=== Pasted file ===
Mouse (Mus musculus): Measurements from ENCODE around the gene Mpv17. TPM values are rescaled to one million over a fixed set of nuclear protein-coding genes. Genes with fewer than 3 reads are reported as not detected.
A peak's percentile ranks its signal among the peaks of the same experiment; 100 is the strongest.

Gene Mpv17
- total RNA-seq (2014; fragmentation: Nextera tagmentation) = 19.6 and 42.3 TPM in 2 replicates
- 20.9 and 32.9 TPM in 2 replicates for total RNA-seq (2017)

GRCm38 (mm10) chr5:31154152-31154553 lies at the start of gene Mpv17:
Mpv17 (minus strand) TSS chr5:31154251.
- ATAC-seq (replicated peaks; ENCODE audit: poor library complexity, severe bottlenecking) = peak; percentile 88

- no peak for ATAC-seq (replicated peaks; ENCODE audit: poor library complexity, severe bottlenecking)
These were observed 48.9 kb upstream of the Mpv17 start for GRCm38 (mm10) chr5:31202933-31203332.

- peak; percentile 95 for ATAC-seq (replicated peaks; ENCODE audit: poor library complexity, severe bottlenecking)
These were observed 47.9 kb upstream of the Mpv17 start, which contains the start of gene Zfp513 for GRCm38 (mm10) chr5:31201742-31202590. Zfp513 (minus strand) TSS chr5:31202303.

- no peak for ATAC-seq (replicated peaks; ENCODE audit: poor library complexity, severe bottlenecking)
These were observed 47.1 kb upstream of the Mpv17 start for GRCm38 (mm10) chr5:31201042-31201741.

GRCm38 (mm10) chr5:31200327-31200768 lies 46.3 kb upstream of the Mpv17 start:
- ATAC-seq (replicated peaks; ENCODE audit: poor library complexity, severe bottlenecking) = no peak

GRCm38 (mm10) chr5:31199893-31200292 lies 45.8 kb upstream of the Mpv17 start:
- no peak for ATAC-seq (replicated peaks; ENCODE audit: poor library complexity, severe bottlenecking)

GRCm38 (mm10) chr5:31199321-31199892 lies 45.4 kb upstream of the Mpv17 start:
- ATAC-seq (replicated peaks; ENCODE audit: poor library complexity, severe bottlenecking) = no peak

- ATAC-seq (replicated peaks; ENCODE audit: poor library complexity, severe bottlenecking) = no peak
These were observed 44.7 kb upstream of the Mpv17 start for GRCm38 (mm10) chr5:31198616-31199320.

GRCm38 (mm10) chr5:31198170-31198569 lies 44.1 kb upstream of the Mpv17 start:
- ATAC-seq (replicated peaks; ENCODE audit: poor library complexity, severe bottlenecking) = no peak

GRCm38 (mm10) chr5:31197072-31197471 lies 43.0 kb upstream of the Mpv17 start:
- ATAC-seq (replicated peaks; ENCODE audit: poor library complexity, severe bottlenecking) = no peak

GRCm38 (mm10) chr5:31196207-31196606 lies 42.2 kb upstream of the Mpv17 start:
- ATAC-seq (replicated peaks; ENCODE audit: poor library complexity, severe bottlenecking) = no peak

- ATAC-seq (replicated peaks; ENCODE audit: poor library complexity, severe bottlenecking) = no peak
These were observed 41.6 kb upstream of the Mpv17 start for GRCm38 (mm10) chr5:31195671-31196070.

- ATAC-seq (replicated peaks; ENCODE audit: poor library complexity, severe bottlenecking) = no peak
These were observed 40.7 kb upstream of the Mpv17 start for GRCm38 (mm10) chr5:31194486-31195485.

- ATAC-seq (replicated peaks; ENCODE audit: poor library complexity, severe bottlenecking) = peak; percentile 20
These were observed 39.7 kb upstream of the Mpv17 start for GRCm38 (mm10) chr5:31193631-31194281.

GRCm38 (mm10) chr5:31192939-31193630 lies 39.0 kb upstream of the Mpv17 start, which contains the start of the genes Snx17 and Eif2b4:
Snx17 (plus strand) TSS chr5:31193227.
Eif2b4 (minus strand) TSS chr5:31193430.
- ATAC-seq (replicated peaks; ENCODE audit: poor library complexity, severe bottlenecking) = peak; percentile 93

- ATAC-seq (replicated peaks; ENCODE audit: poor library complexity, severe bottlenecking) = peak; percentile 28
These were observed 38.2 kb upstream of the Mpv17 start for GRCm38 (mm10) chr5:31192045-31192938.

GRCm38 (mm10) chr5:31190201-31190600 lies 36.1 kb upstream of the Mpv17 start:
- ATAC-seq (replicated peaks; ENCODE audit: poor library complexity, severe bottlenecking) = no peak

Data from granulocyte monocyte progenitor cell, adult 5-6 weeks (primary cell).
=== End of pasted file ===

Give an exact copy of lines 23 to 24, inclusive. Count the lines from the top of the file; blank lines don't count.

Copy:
GRCm38 (mm10) chr5:31198170-31198569 lies 44.1 kb upstream of the Mpv17 start:
- ATAC-seq (replicated peaks; ENCODE audit: poor library complexity, severe bottlenecking) = no peak